Showing results by narrator "William Jackson Harper" in All Categories

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    • Wally Roux, Quantum Mechanic

    • By: Nick Carr
    • Narrated by: William Jackson Harper
    • Length: 1 hr and 55 mins
    • Original Recording
    • Overall
      4 out of 5 stars 4,955
    • Performance
      4.5 out of 5 stars 4,606
    • Story
      4 out of 5 stars 4,594

    A teenage genius with a big imagination, Wally just moved to Savannah, GA from Maine with his mom, who adopted Wally when he was an infant. In this charming and sweet solo show, Wally investigates a hiccup in the spacetime fabric of his neighborhood which is causing a number of strange events and occurrences. Part science fiction and part coming-of-age story, Wally Roux charts one boy’s journey of self-discovery and identity. 

    • 4 out of 5 stars
    • 1) Excellent performance; 2) But why the F-bombs?

    • By RareReviewer on 08-12-19

    Regular price: $7.95

    • Loose Balls

    • By: Terry Pluto
    • Narrated by: Bo Foxworth, Jack Garrett, William Harper, and others
    • Length: 20 hrs and 27 mins
    • Unabridged
    • Overall
      4.5 out of 5 stars 112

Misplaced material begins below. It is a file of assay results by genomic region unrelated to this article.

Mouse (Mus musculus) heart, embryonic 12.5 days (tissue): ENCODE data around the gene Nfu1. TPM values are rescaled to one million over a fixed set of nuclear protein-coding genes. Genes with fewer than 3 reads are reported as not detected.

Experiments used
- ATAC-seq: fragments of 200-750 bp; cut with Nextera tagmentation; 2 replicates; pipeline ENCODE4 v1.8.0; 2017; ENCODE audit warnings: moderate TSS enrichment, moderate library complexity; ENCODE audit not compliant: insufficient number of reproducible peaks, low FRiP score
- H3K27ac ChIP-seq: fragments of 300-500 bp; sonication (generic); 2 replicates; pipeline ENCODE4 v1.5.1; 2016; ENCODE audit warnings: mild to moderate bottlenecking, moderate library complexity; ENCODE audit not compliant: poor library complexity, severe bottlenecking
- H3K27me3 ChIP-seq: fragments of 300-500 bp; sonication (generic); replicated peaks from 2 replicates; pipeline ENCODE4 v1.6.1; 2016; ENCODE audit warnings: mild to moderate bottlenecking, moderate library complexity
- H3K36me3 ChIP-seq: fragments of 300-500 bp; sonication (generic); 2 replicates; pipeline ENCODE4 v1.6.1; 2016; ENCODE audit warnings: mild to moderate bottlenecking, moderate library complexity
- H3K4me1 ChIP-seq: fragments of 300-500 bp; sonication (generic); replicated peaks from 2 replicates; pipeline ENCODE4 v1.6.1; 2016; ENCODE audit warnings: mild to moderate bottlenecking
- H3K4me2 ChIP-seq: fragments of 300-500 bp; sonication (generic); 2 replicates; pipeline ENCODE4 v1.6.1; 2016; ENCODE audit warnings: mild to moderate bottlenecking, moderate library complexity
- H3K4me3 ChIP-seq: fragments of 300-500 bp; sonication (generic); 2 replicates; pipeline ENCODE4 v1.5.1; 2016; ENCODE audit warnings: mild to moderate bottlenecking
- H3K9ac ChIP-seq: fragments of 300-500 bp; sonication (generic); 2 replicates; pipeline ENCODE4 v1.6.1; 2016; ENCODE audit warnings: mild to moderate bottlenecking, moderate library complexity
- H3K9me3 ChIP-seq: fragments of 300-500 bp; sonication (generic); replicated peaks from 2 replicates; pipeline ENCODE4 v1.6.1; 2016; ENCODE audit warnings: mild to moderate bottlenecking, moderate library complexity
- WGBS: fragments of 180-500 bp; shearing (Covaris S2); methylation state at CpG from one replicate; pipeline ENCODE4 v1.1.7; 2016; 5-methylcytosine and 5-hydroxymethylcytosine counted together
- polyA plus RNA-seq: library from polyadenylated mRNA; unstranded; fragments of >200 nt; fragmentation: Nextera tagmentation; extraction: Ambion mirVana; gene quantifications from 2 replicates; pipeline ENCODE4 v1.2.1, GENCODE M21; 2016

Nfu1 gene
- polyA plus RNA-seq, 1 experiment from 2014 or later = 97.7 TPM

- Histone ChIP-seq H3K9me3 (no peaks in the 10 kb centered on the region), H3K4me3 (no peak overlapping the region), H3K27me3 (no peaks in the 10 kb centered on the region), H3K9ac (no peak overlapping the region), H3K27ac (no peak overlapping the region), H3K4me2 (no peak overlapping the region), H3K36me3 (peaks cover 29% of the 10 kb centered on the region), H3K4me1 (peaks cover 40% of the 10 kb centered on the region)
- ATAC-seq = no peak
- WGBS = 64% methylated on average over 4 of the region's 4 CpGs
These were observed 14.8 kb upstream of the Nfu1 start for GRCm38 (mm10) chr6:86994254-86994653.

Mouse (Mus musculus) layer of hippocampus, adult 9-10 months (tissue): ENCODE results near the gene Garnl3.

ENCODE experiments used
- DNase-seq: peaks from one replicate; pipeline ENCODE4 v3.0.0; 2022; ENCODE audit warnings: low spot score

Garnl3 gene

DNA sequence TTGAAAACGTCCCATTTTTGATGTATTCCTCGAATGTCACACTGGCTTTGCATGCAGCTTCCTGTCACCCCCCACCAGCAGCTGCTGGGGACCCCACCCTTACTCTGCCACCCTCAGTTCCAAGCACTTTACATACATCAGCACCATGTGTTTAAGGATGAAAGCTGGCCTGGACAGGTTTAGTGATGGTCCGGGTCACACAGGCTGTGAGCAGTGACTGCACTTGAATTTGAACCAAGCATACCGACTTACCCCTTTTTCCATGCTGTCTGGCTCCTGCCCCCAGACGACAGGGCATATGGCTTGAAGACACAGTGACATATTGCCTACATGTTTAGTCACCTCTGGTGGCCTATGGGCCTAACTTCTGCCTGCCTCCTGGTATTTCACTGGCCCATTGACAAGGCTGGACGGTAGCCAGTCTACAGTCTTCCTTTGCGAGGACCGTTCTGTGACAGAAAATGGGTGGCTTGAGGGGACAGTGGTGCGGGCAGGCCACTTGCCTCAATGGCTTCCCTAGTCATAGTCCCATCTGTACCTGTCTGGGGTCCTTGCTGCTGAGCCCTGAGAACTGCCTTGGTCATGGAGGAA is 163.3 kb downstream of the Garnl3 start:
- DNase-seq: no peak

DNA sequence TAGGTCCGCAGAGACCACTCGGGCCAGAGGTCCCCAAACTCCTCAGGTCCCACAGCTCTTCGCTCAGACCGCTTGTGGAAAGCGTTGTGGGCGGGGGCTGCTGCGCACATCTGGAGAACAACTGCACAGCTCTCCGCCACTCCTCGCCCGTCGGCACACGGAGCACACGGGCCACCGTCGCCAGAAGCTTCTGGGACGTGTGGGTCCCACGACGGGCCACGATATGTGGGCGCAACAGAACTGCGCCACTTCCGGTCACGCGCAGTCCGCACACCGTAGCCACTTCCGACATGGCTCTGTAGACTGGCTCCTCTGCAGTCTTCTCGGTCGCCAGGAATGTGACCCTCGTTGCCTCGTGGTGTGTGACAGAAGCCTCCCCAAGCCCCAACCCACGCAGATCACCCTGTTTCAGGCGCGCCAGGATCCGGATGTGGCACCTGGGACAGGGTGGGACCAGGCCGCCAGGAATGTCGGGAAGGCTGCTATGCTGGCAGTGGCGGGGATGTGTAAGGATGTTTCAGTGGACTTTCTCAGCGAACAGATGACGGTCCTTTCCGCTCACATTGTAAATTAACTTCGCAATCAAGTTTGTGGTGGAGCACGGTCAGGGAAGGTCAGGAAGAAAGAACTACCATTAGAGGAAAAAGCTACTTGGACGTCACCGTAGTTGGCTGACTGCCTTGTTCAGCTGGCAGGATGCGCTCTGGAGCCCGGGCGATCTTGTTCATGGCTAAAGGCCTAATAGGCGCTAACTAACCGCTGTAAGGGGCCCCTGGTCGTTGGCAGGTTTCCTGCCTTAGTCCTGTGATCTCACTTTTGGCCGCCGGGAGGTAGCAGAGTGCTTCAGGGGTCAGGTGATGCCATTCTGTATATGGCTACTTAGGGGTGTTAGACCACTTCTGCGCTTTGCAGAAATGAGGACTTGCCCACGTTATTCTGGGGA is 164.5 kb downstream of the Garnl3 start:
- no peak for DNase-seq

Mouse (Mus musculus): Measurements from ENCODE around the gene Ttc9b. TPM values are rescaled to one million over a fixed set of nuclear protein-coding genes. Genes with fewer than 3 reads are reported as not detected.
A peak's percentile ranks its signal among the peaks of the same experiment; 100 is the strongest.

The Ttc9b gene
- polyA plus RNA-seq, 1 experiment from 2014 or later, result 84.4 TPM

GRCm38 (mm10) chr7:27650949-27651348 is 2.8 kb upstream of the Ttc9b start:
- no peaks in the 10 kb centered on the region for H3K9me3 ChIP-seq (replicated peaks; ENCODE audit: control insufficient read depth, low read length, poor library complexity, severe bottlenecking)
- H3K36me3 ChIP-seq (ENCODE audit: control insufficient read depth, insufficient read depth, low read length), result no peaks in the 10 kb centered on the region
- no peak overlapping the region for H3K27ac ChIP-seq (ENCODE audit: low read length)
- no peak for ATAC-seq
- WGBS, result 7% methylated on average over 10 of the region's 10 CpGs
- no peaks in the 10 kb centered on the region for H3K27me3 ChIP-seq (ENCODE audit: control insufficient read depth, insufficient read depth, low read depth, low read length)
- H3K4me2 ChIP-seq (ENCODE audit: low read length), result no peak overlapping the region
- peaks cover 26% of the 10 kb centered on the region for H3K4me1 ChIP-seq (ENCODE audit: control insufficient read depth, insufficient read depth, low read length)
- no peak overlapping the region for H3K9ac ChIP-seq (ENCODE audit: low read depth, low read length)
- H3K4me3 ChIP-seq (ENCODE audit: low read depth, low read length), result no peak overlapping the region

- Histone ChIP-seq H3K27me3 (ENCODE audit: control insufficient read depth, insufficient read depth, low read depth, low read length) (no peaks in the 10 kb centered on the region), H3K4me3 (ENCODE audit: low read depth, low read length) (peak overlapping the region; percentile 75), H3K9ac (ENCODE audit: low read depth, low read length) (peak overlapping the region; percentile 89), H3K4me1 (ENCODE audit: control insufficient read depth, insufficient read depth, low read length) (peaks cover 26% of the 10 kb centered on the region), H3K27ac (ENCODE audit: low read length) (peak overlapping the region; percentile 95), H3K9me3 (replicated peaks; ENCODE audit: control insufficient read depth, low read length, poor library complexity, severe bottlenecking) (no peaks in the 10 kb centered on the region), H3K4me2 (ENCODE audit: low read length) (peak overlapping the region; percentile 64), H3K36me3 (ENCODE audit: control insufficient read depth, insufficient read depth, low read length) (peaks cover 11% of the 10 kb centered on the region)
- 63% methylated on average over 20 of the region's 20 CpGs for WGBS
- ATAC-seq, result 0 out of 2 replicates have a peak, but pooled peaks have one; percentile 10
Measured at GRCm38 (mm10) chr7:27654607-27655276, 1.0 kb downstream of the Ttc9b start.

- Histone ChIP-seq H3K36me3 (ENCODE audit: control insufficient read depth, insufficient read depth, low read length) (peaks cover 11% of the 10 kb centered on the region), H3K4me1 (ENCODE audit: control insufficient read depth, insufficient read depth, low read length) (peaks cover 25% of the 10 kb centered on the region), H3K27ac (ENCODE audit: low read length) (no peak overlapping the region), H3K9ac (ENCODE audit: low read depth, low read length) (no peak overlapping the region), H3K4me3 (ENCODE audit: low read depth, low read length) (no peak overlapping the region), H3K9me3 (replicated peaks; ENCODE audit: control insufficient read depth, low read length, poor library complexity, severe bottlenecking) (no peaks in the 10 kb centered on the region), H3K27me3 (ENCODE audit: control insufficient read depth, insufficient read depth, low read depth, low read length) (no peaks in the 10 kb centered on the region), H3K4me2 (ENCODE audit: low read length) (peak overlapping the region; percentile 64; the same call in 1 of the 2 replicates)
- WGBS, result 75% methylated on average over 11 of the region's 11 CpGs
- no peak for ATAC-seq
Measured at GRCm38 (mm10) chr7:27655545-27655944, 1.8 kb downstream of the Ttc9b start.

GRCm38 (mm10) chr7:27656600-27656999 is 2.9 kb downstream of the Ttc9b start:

• Performance
      4.5 out of 5 stars 101
    • Story
      4.5 out of 5 stars 100

    Loose Balls is, after all these years, the definitive and most widely respected history of the ABA. It's a wild ride through some of the wackiest, funniest, strangest times ever to hit pro sports -- told entirely through the (often incredible) words of those who played, wrote and connived their way through the league's nine seasons.

    • 3 out of 5 stars
    • Good read only if you lived then

    • By Sil Coccia on 08-05-19

    Regular price: $34.94

    • The Marines of Montford Point

    • America’s First Black Marines
    • By: Melton A. McLaurin
    • Narrated by: Adam Lazzare White, JD Jackson, Karole Foreman, and others
    • Length: 7 hrs and 53 mins
    • Unabridged
    • Overall
      4.5 out of 5 stars 103
    • Performance
      4.5 out of 5 stars 91
    • Story
      4.5 out of 5 stars 91

    With an executive order from President Franklin Roosevelt in 1941, the United States Marine Corps - the last all-white branch of the U.S. military - was forced to begin recruiting and enlisting African Americans. The first black recruits received basic training at the segregated Camp Montford Point, adjacent to Camp Lejeune, near Jacksonville, North Carolina.

    • 5 out of 5 stars
    • Fantastic audio book!

    • By Amazon Customer on 09-17-18

    Regular price: $19.95